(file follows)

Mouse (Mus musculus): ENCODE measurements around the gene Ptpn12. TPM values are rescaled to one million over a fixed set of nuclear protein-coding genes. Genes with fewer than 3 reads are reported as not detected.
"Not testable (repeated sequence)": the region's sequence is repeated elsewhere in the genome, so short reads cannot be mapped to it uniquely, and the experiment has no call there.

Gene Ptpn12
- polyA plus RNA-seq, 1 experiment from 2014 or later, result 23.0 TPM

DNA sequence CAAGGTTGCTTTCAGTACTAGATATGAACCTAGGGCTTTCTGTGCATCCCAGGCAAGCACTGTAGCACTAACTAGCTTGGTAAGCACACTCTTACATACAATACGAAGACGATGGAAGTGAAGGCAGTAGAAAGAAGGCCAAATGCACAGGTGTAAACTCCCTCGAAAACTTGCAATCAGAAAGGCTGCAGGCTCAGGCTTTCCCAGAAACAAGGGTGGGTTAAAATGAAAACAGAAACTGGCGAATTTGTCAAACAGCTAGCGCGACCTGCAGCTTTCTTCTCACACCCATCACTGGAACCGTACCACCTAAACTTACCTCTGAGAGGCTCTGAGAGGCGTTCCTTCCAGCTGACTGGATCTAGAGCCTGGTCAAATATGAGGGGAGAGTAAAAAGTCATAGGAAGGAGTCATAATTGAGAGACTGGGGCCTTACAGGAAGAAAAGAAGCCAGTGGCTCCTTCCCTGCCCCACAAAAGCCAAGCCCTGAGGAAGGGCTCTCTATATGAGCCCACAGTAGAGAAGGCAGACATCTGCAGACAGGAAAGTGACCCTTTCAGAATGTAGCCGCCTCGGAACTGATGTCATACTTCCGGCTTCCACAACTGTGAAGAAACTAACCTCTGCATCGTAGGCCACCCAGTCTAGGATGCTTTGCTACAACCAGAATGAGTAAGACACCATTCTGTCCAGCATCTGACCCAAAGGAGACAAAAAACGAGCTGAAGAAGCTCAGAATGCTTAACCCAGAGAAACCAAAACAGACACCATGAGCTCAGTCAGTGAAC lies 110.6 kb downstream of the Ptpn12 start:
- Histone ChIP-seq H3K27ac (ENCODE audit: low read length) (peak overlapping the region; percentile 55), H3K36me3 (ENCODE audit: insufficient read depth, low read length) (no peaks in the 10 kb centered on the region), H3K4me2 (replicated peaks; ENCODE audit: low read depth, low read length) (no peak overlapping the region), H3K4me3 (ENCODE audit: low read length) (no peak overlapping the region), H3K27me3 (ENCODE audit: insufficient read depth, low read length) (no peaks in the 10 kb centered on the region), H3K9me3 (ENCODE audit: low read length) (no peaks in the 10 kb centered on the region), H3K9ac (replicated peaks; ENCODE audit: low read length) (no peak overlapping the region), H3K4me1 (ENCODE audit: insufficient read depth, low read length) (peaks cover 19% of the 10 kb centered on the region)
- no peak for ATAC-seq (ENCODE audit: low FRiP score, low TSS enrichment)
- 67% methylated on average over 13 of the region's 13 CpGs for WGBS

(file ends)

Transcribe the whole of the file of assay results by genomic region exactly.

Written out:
Mouse (Mus musculus): ENCODE measurements around the gene Ptpn12. TPM values are rescaled to one million over a fixed set of nuclear protein-coding genes. Genes with fewer than 3 reads are reported as not detected.
"Not testable (repeated sequence)": the region's sequence is repeated elsewhere in the genome, so short reads cannot be mapped to it uniquely, and the experiment has no call there.

Gene Ptpn12
- polyA plus RNA-seq, 1 experiment from 2014 or later, result 23.0 TPM

DNA sequence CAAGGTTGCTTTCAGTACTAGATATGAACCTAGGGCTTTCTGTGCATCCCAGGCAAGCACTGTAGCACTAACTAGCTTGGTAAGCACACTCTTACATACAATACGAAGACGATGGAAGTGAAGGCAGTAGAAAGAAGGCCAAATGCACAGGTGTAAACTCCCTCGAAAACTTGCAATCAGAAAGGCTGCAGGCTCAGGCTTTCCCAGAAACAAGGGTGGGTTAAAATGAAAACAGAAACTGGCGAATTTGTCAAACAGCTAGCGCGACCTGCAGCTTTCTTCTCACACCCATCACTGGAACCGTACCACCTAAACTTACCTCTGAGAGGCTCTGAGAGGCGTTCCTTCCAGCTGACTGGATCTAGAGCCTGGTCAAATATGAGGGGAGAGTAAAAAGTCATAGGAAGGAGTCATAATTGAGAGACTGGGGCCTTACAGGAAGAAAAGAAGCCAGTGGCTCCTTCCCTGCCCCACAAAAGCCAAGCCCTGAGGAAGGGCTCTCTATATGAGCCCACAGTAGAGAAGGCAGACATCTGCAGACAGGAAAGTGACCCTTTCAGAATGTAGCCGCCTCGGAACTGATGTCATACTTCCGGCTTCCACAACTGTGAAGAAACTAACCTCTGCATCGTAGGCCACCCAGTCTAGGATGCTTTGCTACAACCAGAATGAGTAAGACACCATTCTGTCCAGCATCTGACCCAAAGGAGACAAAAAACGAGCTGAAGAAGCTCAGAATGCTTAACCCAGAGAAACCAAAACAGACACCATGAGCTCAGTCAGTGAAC lies 110.6 kb downstream of the Ptpn12 start:
- Histone ChIP-seq H3K27ac (ENCODE audit: low read length) (peak overlapping the region; percentile 55), H3K36me3 (ENCODE audit: insufficient read depth, low read length) (no peaks in the 10 kb centered on the region), H3K4me2 (replicated peaks; ENCODE audit: low read depth, low read length) (no peak overlapping the region), H3K4me3 (ENCODE audit: low read length) (no peak overlapping the region), H3K27me3 (ENCODE audit: insufficient read depth, low read length) (no peaks in the 10 kb centered on the region), H3K9me3 (ENCODE audit: low read length) (no peaks in the 10 kb centered on the region), H3K9ac (replicated peaks; ENCODE audit: low read length) (no peak overlapping the region), H3K4me1 (ENCODE audit: insufficient read depth, low read length) (peaks cover 19% of the 10 kb centered on the region)
- no peak for ATAC-seq (ENCODE audit: low FRiP score, low TSS enrichment)
- 67% methylated on average over 13 of the region's 13 CpGs for WGBS